My Tractor Forum banner

1 - 20 of 44 Posts

·
Subsurface dweller
Joined
·
194 Posts
Discussion Starter #1
So...I have this KwikWay loader and this 8122 which doesn't get much use. I actually tried to sell it on eBay & Craigslist a couple months back but had no takers. So I guess I'll cob up this Gravely and paste that loader on there! I don't need it to mow since I am far happier with my souped up Wheel Horse for that so it will be dedicated loader only.

Here's a shot after I altered a feature that I thought would be annoying when using the loader...



So... what do you think has been changed (aside from the cribbed up sub-frame and removed hood) and do you want to see more?
 

·
Subsurface dweller
Joined
·
194 Posts
Discussion Starter #3
Ooops. Forgot about those Bearing Buddies...they were on there when I bought the machine a while back. Tho' that's not what has really been changed. Something typical of 8122's is missing... now what could that be? Hmmm....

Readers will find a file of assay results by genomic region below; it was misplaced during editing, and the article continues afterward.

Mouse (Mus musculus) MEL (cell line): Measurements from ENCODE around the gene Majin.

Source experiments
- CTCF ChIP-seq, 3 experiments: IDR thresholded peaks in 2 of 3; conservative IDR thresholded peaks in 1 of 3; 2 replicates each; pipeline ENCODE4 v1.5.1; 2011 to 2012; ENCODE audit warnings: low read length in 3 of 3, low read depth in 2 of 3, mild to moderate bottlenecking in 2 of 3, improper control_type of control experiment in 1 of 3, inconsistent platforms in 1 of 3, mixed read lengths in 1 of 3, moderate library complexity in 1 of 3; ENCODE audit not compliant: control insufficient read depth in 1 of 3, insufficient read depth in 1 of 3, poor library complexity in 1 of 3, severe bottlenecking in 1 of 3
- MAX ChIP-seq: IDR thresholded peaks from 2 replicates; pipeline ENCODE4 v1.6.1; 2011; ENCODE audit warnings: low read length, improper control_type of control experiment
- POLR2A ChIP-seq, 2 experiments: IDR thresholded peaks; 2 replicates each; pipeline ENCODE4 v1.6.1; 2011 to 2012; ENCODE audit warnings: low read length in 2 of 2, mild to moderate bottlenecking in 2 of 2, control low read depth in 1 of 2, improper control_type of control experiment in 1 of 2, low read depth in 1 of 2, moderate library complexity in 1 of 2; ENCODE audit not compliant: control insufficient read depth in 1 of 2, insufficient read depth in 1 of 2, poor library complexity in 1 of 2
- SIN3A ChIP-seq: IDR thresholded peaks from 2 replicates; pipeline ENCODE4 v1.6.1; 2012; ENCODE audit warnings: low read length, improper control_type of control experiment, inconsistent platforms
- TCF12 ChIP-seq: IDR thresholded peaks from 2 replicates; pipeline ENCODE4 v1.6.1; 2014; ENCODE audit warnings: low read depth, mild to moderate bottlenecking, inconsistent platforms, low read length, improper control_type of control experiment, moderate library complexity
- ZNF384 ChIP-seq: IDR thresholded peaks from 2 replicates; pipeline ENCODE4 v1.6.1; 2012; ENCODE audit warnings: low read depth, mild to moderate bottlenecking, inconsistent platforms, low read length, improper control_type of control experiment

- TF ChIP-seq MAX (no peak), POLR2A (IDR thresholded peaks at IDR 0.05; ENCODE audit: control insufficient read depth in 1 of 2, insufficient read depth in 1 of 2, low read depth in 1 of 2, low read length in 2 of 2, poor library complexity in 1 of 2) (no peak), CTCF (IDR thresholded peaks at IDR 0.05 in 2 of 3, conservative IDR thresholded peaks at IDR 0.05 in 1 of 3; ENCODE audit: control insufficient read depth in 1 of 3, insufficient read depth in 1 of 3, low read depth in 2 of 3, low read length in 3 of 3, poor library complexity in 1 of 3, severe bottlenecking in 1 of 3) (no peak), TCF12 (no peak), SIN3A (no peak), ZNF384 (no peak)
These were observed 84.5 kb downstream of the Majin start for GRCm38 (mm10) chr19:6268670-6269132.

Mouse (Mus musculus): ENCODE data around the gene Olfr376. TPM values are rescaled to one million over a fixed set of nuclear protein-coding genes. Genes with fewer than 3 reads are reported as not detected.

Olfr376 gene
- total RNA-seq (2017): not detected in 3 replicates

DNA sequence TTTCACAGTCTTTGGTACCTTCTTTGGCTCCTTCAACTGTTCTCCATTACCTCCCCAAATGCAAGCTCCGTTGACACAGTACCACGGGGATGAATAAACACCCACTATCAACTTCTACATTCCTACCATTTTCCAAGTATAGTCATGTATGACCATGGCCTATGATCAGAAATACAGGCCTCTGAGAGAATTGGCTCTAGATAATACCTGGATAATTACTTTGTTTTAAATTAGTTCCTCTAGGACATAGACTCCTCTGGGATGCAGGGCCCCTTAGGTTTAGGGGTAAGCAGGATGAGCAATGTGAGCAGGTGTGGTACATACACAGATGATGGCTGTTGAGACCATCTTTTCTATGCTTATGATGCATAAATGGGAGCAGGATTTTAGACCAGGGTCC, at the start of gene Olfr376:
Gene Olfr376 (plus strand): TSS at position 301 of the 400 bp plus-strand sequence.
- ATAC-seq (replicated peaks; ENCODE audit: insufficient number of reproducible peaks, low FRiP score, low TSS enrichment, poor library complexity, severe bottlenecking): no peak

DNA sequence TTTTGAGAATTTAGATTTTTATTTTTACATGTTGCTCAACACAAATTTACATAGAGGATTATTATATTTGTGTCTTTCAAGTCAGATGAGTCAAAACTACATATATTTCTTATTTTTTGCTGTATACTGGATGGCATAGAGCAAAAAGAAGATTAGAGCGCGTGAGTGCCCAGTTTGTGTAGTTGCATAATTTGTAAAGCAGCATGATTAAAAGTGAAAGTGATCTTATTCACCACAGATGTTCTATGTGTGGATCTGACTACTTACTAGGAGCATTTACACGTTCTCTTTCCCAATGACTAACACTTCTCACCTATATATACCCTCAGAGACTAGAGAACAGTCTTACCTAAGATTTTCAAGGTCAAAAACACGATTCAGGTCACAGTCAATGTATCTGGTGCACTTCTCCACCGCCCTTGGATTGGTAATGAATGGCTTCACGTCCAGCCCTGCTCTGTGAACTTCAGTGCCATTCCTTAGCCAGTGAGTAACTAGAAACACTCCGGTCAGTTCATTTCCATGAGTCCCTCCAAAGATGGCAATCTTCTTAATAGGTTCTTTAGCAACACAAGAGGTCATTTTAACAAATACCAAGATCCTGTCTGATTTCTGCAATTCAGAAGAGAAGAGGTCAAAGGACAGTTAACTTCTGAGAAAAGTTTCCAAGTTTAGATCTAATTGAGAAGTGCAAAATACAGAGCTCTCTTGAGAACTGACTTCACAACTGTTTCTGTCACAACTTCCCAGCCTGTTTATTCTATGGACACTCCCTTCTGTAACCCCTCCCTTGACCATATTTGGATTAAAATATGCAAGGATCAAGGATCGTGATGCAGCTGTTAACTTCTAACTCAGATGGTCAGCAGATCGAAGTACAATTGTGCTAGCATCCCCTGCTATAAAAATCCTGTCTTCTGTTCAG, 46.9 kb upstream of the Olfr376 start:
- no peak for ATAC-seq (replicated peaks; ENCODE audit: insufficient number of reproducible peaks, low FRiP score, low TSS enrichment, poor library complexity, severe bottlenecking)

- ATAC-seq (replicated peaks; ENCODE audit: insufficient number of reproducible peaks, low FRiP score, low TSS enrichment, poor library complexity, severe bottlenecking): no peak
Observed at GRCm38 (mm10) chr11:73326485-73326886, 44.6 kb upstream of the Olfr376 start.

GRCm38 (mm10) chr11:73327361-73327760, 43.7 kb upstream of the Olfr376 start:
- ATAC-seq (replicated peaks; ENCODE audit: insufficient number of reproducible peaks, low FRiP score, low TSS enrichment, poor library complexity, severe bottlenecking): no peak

·
Registered
Joined
·
277 Posts
Different rear tires? What about the seat? Maybe the deck and the lift arm is what your talking about?

So what you talkin' about?

Matt
 

·
Subsurface dweller
Joined
·
194 Posts
Discussion Starter #9
Where's the clutch
A winnah!!

This all started when I bought a used (a bit tweaked) KwikWay loader. The slightly newer variety found on mid-70's Sears. Self leveling. I think it was originally on a JD. I was not going to buy a tractor to put it on when there's a half dozen candidates around here. I first looked at either of my Wheel Horses. Well they're both hydros and I got concerned about all the hand controls and not enough hands! This Gravely sat there. I couldn't seem to get rid of it. Nobody wanted it. It runs fine but I simply prefer the way that Wheel Horse C161A mows (especially with the steering modifications I made and which I may also perform on this Gravely if needed)...this Gravely couldn't come close to the ease of handling of that C161A when mowing our mess of a yard (not lawn...it's ugly!). I then considered putting the loader on an idle gear drive Jacobsen Chief 1200. I have run gear drive tractor/loader/backhoes before and you just feather the foot clutch as needed. Well, I found the old Jake had some serious mechanical problems...engine and trans. Back to this Gravely.
What to do with the hand clutch? Well the later G's have a foot treadle. But if you look at the parts diagrams and manuals, while the clutches and springs are similar as this 8122, the actuating mechanism (even the lever plate mounted to side of frame) is completely different. I could work my way around that tho'. But could I make foot clutch for the existing late 8000 type over center clutch latching mechanism? Why not?